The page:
In the era of globalization, issues of international and intercultural communication in different professional areas become even more acute. There is a growing demand to increase the efficiency of higher learning educational programs, called upon to enhance second or foreign language communicative competence of would-be specialists. Yet the existing methods of teaching a foreign or second language are far from being satisfactory in terms of expected efficiency. This is symptomatic of a general methodological problem: we lack holistic understanding of how natural language shapes the cognitive domain of human interactions.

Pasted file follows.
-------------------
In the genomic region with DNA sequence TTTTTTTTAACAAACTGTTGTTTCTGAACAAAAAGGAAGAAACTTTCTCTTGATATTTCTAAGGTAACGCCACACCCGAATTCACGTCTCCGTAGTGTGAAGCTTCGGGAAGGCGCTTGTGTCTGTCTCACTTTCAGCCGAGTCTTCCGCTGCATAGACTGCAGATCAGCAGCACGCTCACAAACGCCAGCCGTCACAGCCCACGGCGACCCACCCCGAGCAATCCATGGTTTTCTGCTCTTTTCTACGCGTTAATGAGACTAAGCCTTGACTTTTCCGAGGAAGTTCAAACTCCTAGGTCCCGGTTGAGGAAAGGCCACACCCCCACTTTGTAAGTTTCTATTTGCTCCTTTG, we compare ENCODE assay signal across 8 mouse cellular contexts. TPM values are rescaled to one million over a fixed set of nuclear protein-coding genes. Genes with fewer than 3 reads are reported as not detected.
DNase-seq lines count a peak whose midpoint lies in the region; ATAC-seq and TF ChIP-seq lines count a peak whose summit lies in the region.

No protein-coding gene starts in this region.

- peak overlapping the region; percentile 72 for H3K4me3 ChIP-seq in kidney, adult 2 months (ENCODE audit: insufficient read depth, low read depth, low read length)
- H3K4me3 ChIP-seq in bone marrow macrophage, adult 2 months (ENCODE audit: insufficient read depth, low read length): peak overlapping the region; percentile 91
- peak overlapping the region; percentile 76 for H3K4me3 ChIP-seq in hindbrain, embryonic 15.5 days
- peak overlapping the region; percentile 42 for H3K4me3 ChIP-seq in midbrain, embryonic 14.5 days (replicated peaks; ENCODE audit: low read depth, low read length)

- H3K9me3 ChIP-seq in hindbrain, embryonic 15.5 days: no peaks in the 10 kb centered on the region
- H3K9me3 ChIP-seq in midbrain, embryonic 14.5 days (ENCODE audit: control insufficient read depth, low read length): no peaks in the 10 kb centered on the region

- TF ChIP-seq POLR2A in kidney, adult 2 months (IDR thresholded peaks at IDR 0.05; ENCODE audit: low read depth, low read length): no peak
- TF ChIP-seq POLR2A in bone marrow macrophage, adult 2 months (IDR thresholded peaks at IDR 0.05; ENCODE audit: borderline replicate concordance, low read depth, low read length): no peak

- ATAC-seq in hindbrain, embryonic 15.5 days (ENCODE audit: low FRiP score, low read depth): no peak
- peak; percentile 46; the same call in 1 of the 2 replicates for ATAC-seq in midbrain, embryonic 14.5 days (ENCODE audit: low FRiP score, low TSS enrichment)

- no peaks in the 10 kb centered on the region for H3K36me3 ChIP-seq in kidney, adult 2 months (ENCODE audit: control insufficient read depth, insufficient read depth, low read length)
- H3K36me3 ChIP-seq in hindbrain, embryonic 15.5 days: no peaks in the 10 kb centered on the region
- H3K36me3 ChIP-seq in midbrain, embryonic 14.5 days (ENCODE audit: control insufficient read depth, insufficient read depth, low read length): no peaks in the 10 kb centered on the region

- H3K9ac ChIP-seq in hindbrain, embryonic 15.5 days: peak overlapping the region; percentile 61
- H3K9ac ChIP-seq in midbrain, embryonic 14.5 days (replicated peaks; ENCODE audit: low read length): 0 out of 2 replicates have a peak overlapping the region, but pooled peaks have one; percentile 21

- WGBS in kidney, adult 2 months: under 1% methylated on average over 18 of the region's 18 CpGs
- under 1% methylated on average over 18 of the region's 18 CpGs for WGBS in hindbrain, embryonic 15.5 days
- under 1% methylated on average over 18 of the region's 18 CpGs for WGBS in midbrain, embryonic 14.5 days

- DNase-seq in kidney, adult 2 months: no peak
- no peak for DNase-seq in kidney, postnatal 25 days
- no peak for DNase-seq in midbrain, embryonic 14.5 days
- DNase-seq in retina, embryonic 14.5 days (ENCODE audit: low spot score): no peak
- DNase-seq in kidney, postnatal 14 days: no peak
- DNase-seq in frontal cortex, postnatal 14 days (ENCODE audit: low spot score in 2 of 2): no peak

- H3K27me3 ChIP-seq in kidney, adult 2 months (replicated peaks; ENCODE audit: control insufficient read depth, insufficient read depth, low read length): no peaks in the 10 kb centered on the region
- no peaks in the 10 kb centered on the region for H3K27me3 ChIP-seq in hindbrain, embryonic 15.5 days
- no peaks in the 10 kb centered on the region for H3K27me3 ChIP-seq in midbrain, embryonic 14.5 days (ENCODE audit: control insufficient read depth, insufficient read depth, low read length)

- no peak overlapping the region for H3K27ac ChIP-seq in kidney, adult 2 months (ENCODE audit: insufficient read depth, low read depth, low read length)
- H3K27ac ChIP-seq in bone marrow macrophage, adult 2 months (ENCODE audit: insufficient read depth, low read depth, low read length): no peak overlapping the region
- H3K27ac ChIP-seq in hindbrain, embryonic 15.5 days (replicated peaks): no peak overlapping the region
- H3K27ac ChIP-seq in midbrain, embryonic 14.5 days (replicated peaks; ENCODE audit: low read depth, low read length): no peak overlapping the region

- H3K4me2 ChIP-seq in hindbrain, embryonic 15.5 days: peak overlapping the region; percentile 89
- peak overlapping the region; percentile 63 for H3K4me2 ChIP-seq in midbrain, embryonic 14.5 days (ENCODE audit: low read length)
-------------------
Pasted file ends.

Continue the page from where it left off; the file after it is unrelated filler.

Orthodox linguistic science is based on a premise that language is a tool for expressing and conveying thought, thus making communication between humans possible. This dualistic assumption ignores the fact that just as there may be no language without interacting human subjects, there may be no human thought (or, largely, humanness) to speak of without languaging as species-specific behavior, because 'we as humans happen in language' (Maturana). The study of language, therefore, must focus on the dynamics of linguistic interactions, and dialogue should be pursued between applied linguists and theoreticians about the conceptual-theoretic foundations of linguistic education. This volume is just such an attempt.